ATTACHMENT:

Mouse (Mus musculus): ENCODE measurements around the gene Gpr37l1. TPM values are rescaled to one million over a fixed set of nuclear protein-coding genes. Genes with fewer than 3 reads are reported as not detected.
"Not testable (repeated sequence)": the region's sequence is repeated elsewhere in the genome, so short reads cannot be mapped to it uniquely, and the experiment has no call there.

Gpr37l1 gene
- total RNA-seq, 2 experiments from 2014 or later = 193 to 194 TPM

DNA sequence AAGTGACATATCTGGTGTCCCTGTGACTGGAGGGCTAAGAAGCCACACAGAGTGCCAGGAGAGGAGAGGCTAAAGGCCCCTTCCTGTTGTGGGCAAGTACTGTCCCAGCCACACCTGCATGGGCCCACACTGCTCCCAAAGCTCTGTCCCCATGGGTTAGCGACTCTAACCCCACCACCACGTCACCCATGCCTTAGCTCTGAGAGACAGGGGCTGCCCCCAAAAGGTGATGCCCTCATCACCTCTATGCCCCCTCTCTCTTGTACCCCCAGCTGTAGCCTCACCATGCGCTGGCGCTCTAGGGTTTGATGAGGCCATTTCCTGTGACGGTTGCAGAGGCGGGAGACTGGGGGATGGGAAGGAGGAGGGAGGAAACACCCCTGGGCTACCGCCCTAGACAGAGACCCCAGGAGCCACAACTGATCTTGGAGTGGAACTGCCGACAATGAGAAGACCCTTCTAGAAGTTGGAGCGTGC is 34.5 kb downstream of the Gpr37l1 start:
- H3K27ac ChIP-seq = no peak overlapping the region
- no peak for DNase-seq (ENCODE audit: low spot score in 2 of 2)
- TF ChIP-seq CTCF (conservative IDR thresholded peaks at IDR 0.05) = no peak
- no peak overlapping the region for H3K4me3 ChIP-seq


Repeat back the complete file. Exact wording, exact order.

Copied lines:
Mouse (Mus musculus): ENCODE measurements around the gene Gpr37l1. TPM values are rescaled to one million over a fixed set of nuclear protein-coding genes. Genes with fewer than 3 reads are reported as not detected.
"Not testable (repeated sequence)": the region's sequence is repeated elsewhere in the genome, so short reads cannot be mapped to it uniquely, and the experiment has no call there.

Gpr37l1 gene
- total RNA-seq, 2 experiments from 2014 or later = 193 to 194 TPM

DNA sequence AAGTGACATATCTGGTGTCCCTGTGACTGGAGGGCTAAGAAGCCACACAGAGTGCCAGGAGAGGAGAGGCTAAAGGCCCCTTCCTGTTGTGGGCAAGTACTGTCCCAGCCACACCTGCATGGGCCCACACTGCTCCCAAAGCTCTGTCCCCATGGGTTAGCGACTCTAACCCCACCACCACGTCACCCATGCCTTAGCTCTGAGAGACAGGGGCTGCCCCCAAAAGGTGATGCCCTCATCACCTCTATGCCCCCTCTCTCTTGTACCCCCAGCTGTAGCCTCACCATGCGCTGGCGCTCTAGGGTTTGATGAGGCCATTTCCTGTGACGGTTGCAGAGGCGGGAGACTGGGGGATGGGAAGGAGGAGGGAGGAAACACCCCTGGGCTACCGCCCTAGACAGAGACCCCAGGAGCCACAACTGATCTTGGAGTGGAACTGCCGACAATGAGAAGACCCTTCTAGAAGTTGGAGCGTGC is 34.5 kb downstream of the Gpr37l1 start:
- H3K27ac ChIP-seq = no peak overlapping the region
- no peak for DNase-seq (ENCODE audit: low spot score in 2 of 2)
- TF ChIP-seq CTCF (conservative IDR thresholded peaks at IDR 0.05) = no peak
- no peak overlapping the region for H3K4me3 ChIP-seq